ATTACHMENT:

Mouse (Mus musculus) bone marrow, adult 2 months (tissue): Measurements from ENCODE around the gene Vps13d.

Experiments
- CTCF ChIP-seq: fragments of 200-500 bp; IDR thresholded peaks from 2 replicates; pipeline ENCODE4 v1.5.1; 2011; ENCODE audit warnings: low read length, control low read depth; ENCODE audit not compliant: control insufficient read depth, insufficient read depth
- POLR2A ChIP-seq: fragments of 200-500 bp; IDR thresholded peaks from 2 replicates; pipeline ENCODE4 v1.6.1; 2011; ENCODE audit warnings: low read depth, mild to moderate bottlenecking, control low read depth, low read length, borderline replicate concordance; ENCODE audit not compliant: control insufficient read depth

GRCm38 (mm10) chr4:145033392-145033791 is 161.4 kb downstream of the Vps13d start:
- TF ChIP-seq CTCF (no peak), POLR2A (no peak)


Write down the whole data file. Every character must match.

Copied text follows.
Mouse (Mus musculus) bone marrow, adult 2 months (tissue): Measurements from ENCODE around the gene Vps13d.

Experiments
- CTCF ChIP-seq: fragments of 200-500 bp; IDR thresholded peaks from 2 replicates; pipeline ENCODE4 v1.5.1; 2011; ENCODE audit warnings: low read length, control low read depth; ENCODE audit not compliant: control insufficient read depth, insufficient read depth
- POLR2A ChIP-seq: fragments of 200-500 bp; IDR thresholded peaks from 2 replicates; pipeline ENCODE4 v1.6.1; 2011; ENCODE audit warnings: low read depth, mild to moderate bottlenecking, control low read depth, low read length, borderline replicate concordance; ENCODE audit not compliant: control insufficient read depth

GRCm38 (mm10) chr4:145033392-145033791 is 161.4 kb downstream of the Vps13d start:
- TF ChIP-seq CTCF (no peak), POLR2A (no peak)